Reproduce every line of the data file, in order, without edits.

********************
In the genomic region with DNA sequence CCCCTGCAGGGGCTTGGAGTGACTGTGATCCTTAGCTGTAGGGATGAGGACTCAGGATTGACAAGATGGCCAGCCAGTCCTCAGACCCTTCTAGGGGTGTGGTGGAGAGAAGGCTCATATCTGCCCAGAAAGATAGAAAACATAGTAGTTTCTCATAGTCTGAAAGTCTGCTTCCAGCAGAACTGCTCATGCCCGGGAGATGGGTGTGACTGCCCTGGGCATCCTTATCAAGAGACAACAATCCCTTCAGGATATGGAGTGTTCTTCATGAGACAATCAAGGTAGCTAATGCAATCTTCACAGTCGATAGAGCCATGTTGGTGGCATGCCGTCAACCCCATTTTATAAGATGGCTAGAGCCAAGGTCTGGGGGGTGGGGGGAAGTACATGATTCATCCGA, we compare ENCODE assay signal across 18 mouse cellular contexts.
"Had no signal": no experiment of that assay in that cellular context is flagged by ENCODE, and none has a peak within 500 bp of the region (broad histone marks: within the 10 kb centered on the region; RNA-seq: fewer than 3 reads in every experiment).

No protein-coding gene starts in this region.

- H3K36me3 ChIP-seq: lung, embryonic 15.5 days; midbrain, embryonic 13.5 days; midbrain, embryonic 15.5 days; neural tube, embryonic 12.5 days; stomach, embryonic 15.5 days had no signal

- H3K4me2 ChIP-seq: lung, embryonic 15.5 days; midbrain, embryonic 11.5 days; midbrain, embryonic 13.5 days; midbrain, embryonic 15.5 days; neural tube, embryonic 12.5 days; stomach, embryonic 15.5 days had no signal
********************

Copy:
In the genomic region with DNA sequence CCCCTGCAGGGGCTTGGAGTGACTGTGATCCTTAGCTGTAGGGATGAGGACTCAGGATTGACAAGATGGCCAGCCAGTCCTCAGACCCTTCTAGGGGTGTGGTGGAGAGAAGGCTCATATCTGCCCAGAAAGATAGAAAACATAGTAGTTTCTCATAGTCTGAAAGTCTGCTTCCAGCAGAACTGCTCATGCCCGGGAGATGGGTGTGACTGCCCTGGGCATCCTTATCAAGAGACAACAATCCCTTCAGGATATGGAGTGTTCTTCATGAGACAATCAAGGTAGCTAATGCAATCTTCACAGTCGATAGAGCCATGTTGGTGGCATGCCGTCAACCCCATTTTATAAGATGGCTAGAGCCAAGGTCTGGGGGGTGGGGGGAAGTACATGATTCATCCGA, we compare ENCODE assay signal across 18 mouse cellular contexts.
"Had no signal": no experiment of that assay in that cellular context is flagged by ENCODE, and none has a peak within 500 bp of the region (broad histone marks: within the 10 kb centered on the region; RNA-seq: fewer than 3 reads in every experiment).

No protein-coding gene starts in this region.

- H3K36me3 ChIP-seq: lung, embryonic 15.5 days; midbrain, embryonic 13.5 days; midbrain, embryonic 15.5 days; neural tube, embryonic 12.5 days; stomach, embryonic 15.5 days had no signal

- H3K4me2 ChIP-seq: lung, embryonic 15.5 days; midbrain, embryonic 11.5 days; midbrain, embryonic 13.5 days; midbrain, embryonic 15.5 days; neural tube, embryonic 12.5 days; stomach, embryonic 15.5 days had no signal